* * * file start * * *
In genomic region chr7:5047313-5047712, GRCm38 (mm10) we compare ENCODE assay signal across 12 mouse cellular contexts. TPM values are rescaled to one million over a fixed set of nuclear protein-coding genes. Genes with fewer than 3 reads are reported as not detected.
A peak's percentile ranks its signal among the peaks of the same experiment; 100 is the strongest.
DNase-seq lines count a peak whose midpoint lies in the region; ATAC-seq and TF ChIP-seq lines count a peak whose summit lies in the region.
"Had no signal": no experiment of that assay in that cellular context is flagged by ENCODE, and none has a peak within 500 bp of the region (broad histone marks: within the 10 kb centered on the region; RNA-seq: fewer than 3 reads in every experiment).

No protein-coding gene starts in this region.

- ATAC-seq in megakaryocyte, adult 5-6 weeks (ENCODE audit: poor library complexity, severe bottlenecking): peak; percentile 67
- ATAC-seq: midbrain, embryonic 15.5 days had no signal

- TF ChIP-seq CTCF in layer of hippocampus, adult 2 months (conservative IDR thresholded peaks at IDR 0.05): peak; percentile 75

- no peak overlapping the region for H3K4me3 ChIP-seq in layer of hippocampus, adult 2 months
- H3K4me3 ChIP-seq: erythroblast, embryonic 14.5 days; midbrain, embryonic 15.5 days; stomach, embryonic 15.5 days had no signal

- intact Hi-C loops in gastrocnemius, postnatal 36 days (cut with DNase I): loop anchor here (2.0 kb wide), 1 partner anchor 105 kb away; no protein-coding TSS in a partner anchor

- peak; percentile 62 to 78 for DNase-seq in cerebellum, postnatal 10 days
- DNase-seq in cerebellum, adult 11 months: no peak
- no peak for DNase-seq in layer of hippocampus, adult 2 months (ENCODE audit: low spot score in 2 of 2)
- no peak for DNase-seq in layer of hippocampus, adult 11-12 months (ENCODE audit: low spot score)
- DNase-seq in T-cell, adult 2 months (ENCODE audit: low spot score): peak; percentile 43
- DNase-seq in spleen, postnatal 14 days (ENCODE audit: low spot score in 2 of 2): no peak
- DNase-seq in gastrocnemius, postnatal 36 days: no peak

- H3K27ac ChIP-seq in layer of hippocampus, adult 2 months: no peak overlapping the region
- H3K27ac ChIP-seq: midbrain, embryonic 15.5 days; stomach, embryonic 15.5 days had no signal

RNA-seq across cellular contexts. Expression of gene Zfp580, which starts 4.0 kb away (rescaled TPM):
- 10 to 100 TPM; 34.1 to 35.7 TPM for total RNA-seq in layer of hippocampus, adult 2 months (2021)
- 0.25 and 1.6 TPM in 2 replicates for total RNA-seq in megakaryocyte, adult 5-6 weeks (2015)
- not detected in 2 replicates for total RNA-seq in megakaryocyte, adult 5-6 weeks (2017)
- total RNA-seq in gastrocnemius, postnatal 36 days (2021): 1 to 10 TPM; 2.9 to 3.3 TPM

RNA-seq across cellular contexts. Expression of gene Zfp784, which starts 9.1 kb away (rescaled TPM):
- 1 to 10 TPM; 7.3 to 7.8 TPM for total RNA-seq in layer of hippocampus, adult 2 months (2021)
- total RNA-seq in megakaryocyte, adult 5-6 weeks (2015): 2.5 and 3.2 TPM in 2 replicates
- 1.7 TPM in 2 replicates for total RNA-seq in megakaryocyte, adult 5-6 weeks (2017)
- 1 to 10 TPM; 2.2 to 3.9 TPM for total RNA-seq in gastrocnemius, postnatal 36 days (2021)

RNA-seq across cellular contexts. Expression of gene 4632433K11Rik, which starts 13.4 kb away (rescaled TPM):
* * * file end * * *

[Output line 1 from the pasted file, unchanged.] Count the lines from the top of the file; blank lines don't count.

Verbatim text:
In genomic region chr7:5047313-5047712, GRCm38 (mm10) we compare ENCODE assay signal across 12 mouse cellular contexts. TPM values are rescaled to one million over a fixed set of nuclear protein-coding genes. Genes with fewer than 3 reads are reported as not detected.